ock to adult contemporary and folk-rock. The Scrubs soundtrack is fairly diverse, and yet, there are parallels between most of the songs. As a rule, the material tends to be melodic and laid-back -- nothing terribly forceful, harsh, dissonant, or abrasive -- and a certain tunefulness generally prevails, whether the soundtrack gets into folk-rock on John Cale's "Hallelujah" or alternative pop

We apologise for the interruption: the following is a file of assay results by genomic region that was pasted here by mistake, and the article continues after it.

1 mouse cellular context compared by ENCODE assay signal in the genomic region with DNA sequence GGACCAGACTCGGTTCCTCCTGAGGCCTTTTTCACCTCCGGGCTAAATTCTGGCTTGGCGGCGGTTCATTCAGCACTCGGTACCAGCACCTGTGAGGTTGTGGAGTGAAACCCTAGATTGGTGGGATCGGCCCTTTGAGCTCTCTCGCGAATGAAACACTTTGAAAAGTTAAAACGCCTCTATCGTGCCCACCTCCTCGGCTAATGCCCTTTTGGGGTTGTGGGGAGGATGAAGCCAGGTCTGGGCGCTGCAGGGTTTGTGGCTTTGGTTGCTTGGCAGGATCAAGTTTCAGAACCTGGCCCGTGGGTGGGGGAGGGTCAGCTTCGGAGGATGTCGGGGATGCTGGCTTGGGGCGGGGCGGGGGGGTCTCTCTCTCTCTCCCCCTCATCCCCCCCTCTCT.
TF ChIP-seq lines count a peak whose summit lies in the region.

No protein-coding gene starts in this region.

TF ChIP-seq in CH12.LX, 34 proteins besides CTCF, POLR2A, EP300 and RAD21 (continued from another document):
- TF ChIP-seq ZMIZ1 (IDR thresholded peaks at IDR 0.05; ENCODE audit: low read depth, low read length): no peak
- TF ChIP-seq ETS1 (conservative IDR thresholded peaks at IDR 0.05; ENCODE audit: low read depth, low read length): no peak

ock on the Butthole Surfers' "Dracula From Houston," Guided by Voices' "Hold on Hope," and Leroy's "Good Time." Two of the songs are by former Men at Work singer Colin Hay, and they show listeners two different sides of the Australian singer. Hay the solo artist revisits Men at Work's 1983 hit "Overkill," and he favors a very Randy Newman-ish approach on "Beautiful World" -- the latter has the sort of sarcasm, irony, and dry humor that Newman is famous for. When Hay sings that he called Jesus Christ and was put on hold, his words are right out of the Newman school of world-weary cynicism. Not all of the tracks are as memorable as the Hay and Cale selections, but overall, the Scrubs soundtrack is a pleasant listen regardless of whether or not one is a fan of the NBC sitcom.